SPRINGFIELD — In the early morning mist, Columbia lineman Billy Lewis climbs up the back end of a Water and Light Department truck and steps inside the bucket. His breath contrasts against the clear blue sky as he rises toward the power line. Layers of clothing — leggings, jeans, coveralls and a flame-retardant hooded jacket — protect him against the cold. Only his face is exposed to the elements.
The bucket ascends; Lewis grabs his knife with faded yellow gloves and reaches for the power line. Five residents of the neighborhood, which has been without power for more than 13 days, emerge from their homes to watch Lewis restore their electricity. He scrapes the bad parts off the line, cleans the ends and splices them together with a copper sleeve. In five minutes, he has ended the neighbors’ two-week ordeal.
“This is first time I’ve seen angels wear hard hats,” resident Kerr Reden said.
Reden and his wife lost their power during the first night of a four-day ice storm that ravaged Springfield from Jan. 11 through 14, and they remained without electricity until Lewis worked his magic on Jan. 25. Ice up to 2-inches thick caused tree limbs to fall and uprooted entire trees. During the peak of the power outage, close to 75,000 utility customers were without power.
Lewis was among a crew of eight Columbia linemen who were dispatched by the Water and Light Department to help bring the Springfield power outages to an end. The crew consisted of supervisor Pat Carl, line foreman Bruce Perkins, linemen Steve Casteel and Lewis and apprentices Tommy Jones, Chip Duren and Josh Langhammer. Thousands of linemen and tree trimmers from around the country flooded the city to help in the wake of the disaster.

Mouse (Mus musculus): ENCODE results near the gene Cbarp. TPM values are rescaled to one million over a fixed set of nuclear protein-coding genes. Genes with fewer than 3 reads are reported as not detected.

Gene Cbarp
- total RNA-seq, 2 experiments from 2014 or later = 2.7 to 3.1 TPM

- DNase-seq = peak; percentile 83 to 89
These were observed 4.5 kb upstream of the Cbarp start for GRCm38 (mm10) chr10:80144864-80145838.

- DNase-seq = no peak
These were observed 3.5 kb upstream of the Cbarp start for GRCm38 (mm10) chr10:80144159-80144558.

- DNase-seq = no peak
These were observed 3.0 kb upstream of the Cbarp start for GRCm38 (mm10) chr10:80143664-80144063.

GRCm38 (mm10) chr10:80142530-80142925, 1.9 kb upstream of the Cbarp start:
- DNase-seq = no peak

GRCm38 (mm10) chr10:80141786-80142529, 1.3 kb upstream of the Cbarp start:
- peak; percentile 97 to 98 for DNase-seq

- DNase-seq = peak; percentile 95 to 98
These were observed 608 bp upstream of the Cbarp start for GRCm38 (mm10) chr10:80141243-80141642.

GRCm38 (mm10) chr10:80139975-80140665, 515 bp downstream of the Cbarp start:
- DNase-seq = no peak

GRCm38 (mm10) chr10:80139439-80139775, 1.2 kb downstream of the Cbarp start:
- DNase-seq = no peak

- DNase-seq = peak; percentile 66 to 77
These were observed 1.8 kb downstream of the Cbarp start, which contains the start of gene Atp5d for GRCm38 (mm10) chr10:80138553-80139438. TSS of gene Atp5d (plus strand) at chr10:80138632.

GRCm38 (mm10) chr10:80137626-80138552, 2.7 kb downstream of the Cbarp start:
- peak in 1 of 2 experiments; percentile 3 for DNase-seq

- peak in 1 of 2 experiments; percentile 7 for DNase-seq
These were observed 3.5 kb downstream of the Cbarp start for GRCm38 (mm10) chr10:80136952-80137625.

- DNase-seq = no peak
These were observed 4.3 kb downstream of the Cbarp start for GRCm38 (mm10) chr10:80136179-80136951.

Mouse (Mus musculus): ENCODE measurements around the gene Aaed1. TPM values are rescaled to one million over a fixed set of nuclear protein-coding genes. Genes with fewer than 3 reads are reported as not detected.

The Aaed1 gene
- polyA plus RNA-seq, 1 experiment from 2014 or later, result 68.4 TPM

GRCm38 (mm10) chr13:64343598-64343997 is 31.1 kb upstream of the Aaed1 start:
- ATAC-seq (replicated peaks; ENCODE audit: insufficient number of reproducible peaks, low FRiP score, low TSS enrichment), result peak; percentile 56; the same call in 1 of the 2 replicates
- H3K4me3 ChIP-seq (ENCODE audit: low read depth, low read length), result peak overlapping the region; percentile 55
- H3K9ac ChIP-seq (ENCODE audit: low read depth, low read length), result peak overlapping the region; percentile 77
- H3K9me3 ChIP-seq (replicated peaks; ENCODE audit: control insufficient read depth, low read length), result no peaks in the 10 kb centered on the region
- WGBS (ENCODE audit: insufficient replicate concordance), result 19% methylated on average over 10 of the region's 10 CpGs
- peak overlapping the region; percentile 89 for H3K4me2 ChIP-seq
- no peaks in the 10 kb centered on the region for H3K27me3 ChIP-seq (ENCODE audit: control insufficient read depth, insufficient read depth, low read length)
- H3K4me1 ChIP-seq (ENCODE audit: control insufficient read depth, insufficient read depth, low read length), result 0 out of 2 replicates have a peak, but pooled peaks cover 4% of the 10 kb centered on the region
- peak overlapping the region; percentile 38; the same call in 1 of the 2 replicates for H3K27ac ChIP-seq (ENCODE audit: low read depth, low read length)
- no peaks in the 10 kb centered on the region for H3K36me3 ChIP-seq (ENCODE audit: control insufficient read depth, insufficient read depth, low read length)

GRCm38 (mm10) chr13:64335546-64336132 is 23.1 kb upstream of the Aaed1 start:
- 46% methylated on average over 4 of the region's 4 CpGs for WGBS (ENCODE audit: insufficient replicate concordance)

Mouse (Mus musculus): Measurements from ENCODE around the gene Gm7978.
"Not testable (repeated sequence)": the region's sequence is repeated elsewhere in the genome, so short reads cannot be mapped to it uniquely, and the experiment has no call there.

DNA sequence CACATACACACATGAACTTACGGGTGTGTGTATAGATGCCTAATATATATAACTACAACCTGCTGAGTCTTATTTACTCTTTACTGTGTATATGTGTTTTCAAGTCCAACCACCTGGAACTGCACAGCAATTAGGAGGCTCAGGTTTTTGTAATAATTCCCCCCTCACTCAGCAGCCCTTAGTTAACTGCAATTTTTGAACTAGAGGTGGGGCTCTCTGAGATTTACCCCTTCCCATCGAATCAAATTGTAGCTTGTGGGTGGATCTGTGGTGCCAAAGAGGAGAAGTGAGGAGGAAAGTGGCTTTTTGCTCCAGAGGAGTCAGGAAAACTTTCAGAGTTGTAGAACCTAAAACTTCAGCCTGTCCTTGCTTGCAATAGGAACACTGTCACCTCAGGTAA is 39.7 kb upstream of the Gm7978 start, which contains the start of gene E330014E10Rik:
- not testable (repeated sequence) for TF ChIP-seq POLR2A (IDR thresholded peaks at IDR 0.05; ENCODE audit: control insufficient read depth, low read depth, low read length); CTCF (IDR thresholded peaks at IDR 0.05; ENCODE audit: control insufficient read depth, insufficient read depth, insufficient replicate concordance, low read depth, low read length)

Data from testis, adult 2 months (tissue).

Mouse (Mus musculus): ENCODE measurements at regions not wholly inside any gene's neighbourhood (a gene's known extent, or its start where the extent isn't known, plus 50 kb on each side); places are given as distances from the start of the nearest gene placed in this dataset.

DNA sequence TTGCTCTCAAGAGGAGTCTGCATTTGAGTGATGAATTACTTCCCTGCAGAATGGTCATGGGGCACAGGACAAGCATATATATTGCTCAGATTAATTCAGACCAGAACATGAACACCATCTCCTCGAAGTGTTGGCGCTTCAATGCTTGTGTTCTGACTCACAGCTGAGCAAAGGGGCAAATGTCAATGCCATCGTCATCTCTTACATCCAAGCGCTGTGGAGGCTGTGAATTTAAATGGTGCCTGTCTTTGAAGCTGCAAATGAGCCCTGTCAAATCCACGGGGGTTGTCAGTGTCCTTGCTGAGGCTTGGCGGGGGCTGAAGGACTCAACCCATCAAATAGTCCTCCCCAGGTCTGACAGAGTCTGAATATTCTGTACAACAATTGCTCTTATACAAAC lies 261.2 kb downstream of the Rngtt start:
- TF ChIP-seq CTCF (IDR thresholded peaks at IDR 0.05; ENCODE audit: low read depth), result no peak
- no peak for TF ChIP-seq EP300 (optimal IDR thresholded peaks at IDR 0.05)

During their time in Springfield, the Columbia crew often came across houses with “no power” signs in the yards. Everywhere they went, residents would come out of their houses and eagerly watch them work. Neighbors called neighbors to pass the word that the power was coming back. Passing drivers honked their horns and shouted “thank you.” The crew members, however, remained humble, offering occasional waves, diligently going about their duties.
“This crew is great,” said Danny Vestal, a Springfield utility worker. He was assigned to be the Columbia crew’s “bird dog,” helping them navigate the city and find faulty lines. “They do whatever it takes, very helpful and willing.”
Jones said Vestal was a big help. “He is called a ‘bird dog,’ because it is kind of like hunting, where he points you to the birds, except he pointed us to the lines.”
The Columbia crew arrived in Springfield on Jan. 22. While only small patches of snow remained from the storm at the time, about 12,000 customers were still without power. Fallen tree branches were stacked in piles on house lawns and in back alleys, destined for a 40-acre pile that a member of the Missouri Public Alliance estimated would rise 13 feet high. Crew members had to be careful to avoid having thawing, fragile limbs fall on them.
“We’ve seen trees that have fallen on cars. Trees that have fallen on garages,” Carl said.
Reden said the extended outage forced his family back in time. “We used kerosene lamps and flashlights and candles for light. ... We done all right.”